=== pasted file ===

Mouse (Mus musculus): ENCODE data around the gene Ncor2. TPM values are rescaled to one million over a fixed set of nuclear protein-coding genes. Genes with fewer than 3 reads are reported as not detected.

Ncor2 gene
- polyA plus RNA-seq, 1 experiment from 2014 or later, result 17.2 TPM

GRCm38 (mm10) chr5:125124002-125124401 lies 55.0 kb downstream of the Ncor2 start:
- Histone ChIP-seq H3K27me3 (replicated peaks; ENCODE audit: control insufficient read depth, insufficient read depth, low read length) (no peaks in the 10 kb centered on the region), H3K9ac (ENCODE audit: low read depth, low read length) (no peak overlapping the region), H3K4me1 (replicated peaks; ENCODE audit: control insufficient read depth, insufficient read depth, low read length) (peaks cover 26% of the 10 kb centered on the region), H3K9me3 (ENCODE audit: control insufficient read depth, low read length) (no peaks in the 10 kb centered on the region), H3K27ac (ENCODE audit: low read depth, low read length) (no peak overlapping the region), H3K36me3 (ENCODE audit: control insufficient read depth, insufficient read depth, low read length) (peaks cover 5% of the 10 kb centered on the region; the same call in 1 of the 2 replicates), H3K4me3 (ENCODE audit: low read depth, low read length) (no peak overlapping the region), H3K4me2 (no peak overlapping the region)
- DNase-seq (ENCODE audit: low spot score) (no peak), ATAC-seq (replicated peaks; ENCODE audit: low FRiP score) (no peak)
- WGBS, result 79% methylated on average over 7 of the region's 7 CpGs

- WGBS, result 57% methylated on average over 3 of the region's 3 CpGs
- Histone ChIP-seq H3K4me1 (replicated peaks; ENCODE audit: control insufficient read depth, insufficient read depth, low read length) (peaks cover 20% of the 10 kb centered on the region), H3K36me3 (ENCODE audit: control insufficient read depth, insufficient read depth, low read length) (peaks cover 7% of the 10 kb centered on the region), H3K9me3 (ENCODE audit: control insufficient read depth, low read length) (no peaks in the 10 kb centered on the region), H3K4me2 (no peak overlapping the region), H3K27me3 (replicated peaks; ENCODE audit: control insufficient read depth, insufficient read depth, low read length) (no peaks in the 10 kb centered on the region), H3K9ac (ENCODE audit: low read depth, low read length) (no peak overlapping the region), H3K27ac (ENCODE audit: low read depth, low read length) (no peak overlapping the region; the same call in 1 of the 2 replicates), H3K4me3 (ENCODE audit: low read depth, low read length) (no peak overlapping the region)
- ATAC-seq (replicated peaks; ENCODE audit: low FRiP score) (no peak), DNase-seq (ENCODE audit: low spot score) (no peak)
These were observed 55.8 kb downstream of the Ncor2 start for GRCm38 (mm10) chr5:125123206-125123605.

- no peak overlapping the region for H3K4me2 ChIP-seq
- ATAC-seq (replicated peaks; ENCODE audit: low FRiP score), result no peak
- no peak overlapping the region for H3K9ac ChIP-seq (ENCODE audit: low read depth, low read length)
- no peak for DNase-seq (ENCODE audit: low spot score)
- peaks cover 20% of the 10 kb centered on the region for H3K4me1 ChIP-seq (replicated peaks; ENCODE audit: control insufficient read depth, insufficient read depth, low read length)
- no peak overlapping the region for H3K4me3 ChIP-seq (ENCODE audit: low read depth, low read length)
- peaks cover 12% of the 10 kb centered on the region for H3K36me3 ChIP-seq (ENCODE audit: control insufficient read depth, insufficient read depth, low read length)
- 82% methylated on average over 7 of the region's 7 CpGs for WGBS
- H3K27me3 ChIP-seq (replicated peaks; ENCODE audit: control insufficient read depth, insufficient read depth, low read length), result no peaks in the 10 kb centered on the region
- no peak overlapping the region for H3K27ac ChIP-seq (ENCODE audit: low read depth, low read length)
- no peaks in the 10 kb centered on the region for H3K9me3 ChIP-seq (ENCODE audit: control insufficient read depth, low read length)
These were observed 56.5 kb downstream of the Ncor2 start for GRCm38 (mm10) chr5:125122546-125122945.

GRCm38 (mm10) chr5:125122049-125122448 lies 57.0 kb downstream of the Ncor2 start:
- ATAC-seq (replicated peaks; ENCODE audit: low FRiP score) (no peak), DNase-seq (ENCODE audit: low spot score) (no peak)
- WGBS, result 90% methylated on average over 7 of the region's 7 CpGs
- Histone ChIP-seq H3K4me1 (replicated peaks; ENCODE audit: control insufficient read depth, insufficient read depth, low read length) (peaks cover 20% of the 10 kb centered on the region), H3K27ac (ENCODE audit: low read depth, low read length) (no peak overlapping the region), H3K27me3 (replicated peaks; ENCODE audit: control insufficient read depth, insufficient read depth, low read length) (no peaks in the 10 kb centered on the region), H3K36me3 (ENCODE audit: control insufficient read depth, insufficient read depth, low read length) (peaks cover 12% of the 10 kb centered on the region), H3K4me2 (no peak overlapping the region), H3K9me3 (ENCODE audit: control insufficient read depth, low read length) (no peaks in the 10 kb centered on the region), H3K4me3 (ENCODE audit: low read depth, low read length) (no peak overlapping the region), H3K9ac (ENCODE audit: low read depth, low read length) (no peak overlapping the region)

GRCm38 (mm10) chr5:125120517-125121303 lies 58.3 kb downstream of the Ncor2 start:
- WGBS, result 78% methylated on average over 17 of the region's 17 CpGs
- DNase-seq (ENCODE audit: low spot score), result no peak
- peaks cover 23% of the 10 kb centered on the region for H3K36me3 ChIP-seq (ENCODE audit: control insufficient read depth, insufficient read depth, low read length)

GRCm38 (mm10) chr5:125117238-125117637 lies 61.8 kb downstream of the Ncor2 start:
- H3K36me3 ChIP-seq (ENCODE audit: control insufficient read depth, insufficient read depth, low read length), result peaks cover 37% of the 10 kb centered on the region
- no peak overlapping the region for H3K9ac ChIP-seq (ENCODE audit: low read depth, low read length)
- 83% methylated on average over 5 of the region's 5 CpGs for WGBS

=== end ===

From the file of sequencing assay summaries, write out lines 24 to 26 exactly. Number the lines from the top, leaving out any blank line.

GRCm38 (mm10) chr5:125122049-125122448 lies 57.0 kb downstream of the Ncor2 start:
- ATAC-seq (replicated peaks; ENCODE audit: low FRiP score) (no peak), DNase-seq (ENCODE audit: low spot score) (no peak)
- WGBS, result 90% methylated on average over 7 of the region's 7 CpGs